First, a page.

Ossein Lavallier:Skeletal Necklace
Created by Dan Greenberg USF SACD


This project was born of a desire to try my hand at modeling an object in 3D and then bring that object to life using a 3d printer. The Ossein Lavallier (Ossein meaning bone and Lavallier meaning necklace) is the result.

In the steps that follow, I will attempt to explain the creation of the 3D model in Rhino and the resulting physical object printed in 3D. It is my hope that after reading this, you too will be able to create something similar and of your own design.

If I had to guess, I'd say the model took around 8 hours to create in 3D, with a learning curve. The physical model took 15.5 hours in the printer. I am new to Rhino so I am sure that the 3D model could have been completed much more efficiently.

This tutorial assumes at least a beginner level of familiarity with 3D modeling and Rhino, with the user having played around with the basic commands. Prior to undertaking this project, I had used Rhino for roughly 6 hours, so something of this scale is certainly possible for a beginner. While this is my first actual Rhino model, I have previous 3D experience in Sketchup and older versions of Maya.


The screenshots have the command line in them at the top left of the image. You can look there for some more info on commands I am using. If you are attempting to model something like this, make good use of your SNAP, ORTHO, PLANAR, and OSNAP settings. I jumped back and forth through these, changing setting as needed. The tabs showing the settings for these tools can be seen at the bottom of each image.

The images tagged in each step are numbered on the lower right corner so you can follow along with the instructions.

When viewing the images tagged to each step, make note of the viewport so you do not get confused. Working in 3D is all about knowing what direction your looking in. I jump back and forth between wireframe and rendered viewports, as it useful to change the display setting of the viewport from time to time. Working in wireframe mode, switching to rendered, then to ghost, etc. helps you visualize the model better and you can see hidden flaws that may go otherwise unnoticed if you are working in just one mode all the time.


First, some curves need to be created. I started by obtaining some dimensions of the female neck and chest (Thank You Meagan) and used those measurements as a guideline while modeling.

I used “Curve: Interpolate Points” for my curves. These give a nice smooth line.

Using all 4 viewports, I drew the curve that will become the piece that wraps around the neck and shoulders. I'll call this piece the “collar or band”. The top viewport was my primary working port at this stage. IMAGE 1

Pressing F10 to bring up control points, I adjusted the curve in three dimensions. IMAGE 2

To visualize the 3D form, I used the “pipe” command and set my diameter to 3/8”. This creates a “polysurface”. Note: I then deleted the polysurface this command created, as I was just testing. IMAGE 3

In the top viewport, I select the curve and use the “mirror” command. Selecting the bottom point, I revolve the mirror 180 degrees to make two identical curves. IMAGES 4, 5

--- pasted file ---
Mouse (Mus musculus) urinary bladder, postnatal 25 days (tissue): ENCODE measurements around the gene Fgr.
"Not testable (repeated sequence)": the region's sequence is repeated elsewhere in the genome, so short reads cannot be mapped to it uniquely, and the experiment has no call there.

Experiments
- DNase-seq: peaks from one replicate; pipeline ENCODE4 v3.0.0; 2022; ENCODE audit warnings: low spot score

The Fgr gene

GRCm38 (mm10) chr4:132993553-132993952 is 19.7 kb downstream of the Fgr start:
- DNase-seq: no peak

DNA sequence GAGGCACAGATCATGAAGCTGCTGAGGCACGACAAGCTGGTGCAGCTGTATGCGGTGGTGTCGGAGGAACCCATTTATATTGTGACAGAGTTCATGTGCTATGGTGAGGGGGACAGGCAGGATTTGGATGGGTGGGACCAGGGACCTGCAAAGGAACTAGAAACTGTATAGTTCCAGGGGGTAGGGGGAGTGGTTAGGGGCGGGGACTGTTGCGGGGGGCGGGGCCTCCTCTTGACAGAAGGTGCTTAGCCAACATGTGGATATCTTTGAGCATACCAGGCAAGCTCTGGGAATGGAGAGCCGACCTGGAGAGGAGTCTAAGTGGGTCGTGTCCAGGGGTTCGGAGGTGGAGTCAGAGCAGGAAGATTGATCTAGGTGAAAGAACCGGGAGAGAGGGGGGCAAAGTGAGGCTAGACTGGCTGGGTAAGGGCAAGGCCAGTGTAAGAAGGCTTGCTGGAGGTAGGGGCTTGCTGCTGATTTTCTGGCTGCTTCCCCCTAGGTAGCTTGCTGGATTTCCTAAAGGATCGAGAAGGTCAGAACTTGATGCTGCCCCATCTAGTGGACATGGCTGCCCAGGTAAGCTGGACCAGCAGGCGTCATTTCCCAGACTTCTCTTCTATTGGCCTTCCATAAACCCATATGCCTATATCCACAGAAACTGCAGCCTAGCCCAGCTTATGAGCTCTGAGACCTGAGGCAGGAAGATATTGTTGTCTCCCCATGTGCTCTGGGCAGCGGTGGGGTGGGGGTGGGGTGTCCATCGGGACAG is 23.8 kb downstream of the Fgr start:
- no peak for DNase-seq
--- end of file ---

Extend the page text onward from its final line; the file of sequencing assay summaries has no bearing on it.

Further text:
Next, using the “join” command, I created one curve from the two. Use OSNAP here. The curves need to be touching.IMAGE 6

I then smoothed out the curve by adding or deleting control points to avoid “pinches” like the one seen in IMAGE 7

I piped the top piece once satisfied and created three more sets of curves which will form “ribs”. These curves were created in the same manner, adjusting as I saw fit using all the viewports together. I wanted to have an organic feel to the pieces once piped, so I made the curves multidimensional. Note that I have now rotated the pieces so that it aligns correctly with the viewports. The front viewport now shows the front of the model, the side shows the side, etc. IMAGES 8, 9, 10, 11, 12, 13

It is important to continuously check all your ports for accuracy during this phase. Curves where then mirrored and joined. Note: I removed the piped polysurface yet again in order to have some clarity while I worked. I'll do this throughout and I'll try to note this so you don't get scared and confused.

Next, I created a line 5” long so I could make sure that I wasn't wildly out of scale. My referenced dimensions: Neck diameter assumed is 5”, length of the piece in the horizontal direction is about 5” and the vertical is also 5”. All seems to be good so far! IMAGE 14

In IMAGES 15, 16, 17 I created one last curve in the center that will form the “spine”. I then piped all the curves. I used a diameter of 3/8” IMAGE 18 shows all curves piped in “Rendered Mode”.

Upon close inspection of the model (In IMGAE 19), you can see that the piped curves aren't quite touching one another. This needs to be fixed. In addition, I need to add more definition to the pipes so it looks like what is in my mind. IMAGE 19 shows the close up of the front surface moving up and away from the 3 “ribs.”

<p>Very nice.</p><p>I wonder if this would be as easy to make in Fusion360 (e.g. cloud-based for realtime collaboration).</p>
can you post the resulting model file<br>thx
amzing job very ice
Thank you very much!

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